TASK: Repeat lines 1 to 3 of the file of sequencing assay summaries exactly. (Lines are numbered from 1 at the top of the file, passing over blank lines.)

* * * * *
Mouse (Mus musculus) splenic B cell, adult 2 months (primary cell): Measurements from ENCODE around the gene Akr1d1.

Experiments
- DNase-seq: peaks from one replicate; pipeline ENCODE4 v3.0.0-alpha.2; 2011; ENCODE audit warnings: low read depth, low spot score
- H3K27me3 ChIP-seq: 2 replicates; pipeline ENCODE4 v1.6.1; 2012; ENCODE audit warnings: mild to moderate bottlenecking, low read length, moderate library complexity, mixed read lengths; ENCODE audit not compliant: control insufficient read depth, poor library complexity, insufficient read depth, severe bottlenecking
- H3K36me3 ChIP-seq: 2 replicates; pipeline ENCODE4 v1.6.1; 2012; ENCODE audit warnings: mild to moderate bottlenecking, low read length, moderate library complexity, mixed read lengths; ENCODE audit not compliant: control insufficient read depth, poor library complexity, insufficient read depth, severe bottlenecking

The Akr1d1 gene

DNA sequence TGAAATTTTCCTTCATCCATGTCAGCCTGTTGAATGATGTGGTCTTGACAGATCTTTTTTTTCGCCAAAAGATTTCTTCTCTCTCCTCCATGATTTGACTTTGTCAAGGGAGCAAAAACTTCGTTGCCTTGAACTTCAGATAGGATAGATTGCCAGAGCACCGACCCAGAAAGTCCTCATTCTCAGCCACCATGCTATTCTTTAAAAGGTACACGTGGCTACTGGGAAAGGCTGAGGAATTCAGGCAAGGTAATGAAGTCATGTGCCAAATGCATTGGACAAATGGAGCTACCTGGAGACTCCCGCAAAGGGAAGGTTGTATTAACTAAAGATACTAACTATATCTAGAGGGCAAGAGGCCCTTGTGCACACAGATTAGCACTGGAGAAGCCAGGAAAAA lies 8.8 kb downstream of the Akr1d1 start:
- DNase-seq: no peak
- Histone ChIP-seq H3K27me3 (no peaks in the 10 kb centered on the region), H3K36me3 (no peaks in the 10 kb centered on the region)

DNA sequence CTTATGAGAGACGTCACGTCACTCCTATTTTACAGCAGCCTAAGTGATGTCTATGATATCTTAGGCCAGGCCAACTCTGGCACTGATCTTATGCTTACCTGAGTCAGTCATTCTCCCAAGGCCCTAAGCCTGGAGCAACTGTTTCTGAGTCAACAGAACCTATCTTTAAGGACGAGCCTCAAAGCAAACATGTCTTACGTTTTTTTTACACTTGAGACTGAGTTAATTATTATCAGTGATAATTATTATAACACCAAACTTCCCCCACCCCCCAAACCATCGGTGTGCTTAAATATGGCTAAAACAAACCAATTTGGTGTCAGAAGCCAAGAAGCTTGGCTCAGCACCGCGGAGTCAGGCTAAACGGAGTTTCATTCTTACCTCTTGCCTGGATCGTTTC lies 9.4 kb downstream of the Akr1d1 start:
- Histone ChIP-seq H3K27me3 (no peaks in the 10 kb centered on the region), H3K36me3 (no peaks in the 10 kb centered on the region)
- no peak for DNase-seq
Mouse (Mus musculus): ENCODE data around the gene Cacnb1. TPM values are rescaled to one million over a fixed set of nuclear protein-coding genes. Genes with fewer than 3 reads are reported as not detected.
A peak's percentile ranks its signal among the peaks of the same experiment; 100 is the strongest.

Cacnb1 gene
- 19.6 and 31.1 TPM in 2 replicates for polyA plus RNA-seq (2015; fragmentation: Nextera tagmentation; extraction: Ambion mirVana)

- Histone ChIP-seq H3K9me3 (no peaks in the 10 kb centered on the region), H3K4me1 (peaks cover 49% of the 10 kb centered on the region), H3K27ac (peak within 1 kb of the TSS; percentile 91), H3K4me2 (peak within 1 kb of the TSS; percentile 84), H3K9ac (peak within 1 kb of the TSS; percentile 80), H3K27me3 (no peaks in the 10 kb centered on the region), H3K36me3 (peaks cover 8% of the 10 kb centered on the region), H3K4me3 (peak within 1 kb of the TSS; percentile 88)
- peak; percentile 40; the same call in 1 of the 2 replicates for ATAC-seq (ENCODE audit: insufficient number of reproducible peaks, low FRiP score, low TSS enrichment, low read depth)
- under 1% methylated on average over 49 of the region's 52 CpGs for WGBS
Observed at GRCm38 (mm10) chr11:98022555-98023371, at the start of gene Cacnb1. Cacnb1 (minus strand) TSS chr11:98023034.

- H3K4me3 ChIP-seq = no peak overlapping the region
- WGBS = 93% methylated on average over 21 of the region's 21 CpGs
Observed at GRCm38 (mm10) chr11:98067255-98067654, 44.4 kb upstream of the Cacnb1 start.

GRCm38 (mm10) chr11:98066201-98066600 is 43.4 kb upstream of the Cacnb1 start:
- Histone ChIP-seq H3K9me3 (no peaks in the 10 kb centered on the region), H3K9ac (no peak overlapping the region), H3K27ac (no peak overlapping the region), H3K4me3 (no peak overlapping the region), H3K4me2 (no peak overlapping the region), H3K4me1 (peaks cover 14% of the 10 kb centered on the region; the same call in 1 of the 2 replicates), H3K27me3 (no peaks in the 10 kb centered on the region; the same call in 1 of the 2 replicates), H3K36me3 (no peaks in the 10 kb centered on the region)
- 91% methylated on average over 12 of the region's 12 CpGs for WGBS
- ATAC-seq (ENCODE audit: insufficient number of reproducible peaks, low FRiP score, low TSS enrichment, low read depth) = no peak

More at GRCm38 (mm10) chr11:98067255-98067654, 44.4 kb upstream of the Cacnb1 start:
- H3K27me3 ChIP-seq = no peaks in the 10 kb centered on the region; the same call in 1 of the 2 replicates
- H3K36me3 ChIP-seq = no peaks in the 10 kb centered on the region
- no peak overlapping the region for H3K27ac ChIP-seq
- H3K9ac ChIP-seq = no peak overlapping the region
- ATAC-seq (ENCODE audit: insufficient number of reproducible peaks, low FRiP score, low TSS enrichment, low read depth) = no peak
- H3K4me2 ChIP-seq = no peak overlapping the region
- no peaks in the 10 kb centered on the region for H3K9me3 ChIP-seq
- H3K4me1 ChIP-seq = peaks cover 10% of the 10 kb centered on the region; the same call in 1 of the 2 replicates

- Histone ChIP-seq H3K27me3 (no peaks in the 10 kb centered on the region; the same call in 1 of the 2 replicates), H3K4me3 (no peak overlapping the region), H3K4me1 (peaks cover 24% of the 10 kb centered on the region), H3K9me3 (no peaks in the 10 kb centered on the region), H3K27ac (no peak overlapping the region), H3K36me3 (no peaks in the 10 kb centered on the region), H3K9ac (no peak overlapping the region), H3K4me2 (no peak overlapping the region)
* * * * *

Mouse (Mus musculus) splenic B cell, adult 2 months (primary cell): Measurements from ENCODE around the gene Akr1d1.

Experiments
- DNase-seq: peaks from one replicate; pipeline ENCODE4 v3.0.0-alpha.2; 2011; ENCODE audit warnings: low read depth, low spot score